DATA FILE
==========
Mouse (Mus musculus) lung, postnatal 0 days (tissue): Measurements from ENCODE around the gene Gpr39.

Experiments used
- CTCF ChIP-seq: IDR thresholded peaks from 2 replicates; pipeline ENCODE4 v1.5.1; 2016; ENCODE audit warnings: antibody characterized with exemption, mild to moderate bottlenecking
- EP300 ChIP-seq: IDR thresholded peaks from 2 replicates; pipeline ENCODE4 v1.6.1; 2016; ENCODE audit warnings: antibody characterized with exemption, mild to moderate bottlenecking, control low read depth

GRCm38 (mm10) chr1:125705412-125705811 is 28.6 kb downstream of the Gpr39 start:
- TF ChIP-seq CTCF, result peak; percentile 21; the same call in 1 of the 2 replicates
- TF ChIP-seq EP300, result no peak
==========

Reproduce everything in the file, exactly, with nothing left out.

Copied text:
Mouse (Mus musculus) lung, postnatal 0 days (tissue): Measurements from ENCODE around the gene Gpr39.

Experiments used
- CTCF ChIP-seq: IDR thresholded peaks from 2 replicates; pipeline ENCODE4 v1.5.1; 2016; ENCODE audit warnings: antibody characterized with exemption, mild to moderate bottlenecking
- EP300 ChIP-seq: IDR thresholded peaks from 2 replicates; pipeline ENCODE4 v1.6.1; 2016; ENCODE audit warnings: antibody characterized with exemption, mild to moderate bottlenecking, control low read depth

GRCm38 (mm10) chr1:125705412-125705811 is 28.6 kb downstream of the Gpr39 start:
- TF ChIP-seq CTCF, result peak; percentile 21; the same call in 1 of the 2 replicates
- TF ChIP-seq EP300, result no peak